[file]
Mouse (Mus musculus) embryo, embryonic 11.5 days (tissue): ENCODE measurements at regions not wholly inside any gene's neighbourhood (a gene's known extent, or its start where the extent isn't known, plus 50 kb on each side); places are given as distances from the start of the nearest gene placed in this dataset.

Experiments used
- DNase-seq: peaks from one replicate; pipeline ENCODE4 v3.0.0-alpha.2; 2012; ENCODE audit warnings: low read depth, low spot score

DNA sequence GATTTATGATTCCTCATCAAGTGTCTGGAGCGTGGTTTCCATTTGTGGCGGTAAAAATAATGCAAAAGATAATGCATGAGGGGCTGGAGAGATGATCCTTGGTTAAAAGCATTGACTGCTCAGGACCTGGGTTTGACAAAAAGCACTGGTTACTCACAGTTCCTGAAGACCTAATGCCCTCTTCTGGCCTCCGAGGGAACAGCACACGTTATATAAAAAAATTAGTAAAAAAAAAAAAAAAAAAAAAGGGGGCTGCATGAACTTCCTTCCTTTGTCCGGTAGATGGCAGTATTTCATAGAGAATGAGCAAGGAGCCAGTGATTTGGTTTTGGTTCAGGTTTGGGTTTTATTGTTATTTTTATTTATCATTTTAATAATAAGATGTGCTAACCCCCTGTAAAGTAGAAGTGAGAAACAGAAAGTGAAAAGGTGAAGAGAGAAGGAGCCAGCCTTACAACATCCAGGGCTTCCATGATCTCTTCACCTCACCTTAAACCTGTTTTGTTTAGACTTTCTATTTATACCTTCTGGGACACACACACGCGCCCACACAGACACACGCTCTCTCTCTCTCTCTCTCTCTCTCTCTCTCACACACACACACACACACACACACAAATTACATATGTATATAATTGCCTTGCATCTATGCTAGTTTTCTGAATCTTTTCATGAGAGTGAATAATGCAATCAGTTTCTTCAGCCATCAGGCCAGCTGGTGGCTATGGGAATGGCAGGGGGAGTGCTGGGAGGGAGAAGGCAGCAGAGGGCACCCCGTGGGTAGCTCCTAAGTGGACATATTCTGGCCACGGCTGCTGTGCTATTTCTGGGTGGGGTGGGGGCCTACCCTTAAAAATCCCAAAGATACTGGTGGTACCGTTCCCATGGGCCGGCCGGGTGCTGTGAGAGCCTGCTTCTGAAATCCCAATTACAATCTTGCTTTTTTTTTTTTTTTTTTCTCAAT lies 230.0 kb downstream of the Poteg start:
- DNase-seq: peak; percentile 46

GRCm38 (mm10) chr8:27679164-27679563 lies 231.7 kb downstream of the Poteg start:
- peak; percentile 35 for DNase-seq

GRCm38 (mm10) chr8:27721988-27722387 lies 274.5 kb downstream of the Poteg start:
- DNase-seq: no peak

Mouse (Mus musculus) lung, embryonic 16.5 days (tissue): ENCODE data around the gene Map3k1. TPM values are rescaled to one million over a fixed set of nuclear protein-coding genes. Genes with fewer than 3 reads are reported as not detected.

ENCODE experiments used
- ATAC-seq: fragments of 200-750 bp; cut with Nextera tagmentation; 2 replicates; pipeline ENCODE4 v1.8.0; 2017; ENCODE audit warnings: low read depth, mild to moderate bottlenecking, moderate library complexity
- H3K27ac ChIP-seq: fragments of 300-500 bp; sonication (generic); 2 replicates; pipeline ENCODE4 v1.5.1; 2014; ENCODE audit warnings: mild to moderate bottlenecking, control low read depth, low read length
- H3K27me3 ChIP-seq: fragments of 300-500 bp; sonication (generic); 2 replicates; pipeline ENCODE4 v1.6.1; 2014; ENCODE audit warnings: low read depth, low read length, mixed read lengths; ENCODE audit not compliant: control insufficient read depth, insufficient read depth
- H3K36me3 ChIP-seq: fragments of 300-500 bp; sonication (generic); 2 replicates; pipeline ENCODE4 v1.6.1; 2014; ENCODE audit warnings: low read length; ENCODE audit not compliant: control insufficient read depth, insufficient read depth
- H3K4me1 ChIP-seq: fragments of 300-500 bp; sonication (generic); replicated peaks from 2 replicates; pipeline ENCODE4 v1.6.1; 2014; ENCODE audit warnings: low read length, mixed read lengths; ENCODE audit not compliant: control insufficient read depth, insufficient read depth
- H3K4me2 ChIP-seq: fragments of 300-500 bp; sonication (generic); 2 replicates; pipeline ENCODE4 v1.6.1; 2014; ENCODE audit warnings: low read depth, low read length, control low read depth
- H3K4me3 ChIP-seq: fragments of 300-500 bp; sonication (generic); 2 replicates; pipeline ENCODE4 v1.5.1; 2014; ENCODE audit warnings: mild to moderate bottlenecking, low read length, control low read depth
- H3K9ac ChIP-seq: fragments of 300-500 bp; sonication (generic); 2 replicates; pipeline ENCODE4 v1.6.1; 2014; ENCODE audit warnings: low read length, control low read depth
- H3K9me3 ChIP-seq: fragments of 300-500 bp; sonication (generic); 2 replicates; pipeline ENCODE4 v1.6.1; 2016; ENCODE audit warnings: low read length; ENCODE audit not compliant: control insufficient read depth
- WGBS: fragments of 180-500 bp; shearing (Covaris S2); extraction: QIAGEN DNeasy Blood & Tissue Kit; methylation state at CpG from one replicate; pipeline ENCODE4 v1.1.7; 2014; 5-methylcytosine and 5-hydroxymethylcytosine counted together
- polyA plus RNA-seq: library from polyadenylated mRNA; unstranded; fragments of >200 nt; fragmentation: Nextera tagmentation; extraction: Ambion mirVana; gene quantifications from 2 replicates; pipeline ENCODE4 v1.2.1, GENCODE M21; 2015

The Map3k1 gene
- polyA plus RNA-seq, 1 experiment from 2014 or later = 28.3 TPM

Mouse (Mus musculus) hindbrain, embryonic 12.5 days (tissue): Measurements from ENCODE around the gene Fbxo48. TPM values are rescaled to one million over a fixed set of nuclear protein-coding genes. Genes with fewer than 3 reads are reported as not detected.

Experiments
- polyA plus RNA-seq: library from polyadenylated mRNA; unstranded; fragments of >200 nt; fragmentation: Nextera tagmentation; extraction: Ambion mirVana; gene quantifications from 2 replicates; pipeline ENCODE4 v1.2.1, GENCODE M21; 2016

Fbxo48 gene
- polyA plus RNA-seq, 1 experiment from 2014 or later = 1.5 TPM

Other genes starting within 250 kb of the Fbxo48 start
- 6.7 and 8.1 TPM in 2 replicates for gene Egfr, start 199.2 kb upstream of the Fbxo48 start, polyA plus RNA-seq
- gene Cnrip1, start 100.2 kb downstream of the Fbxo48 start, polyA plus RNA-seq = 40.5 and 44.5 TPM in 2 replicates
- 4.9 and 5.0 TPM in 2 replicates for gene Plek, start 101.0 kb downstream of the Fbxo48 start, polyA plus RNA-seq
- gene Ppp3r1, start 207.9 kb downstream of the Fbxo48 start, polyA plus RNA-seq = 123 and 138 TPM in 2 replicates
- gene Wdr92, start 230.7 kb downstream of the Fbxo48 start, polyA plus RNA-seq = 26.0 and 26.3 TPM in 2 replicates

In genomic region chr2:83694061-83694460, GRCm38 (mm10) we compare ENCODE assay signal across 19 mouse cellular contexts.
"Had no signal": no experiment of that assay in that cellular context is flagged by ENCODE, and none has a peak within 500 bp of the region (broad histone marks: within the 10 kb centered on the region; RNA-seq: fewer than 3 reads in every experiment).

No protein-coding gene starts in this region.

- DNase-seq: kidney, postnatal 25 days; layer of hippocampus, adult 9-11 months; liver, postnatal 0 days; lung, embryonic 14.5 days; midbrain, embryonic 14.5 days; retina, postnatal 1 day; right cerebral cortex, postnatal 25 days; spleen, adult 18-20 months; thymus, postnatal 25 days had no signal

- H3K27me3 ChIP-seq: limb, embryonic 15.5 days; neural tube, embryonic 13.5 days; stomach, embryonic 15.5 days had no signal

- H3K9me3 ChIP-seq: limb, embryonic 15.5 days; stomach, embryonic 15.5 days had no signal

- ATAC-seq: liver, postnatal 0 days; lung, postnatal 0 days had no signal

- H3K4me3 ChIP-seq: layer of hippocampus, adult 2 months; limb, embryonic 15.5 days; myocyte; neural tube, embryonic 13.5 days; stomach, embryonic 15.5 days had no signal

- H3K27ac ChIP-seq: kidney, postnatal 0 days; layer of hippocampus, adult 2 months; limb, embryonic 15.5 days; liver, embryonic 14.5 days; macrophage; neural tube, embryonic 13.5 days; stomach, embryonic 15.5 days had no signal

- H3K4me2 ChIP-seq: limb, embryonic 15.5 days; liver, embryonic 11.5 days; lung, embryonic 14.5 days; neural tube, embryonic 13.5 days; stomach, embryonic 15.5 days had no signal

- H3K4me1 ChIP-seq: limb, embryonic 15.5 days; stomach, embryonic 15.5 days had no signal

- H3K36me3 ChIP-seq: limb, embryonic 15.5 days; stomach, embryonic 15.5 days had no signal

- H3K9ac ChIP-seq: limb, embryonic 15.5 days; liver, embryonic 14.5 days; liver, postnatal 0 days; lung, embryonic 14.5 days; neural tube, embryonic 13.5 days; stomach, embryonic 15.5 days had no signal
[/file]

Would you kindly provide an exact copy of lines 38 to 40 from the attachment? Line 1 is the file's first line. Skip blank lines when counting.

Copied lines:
No protein-coding gene starts in this region.

- DNase-seq: kidney, postnatal 25 days; layer of hippocampus, adult 9-11 months; liver, postnatal 0 days; lung, embryonic 14.5 days; midbrain, embryonic 14.5 days; retina, postnatal 1 day; right cerebral cortex, postnatal 25 days; spleen, adult 18-20 months; thymus, postnatal 25 days had no signal

- H3K27me3 ChIP-seq: limb, embryonic 15.5 days; neural tube, embryonic 13.5 days; stomach, embryonic 15.5 days had no signal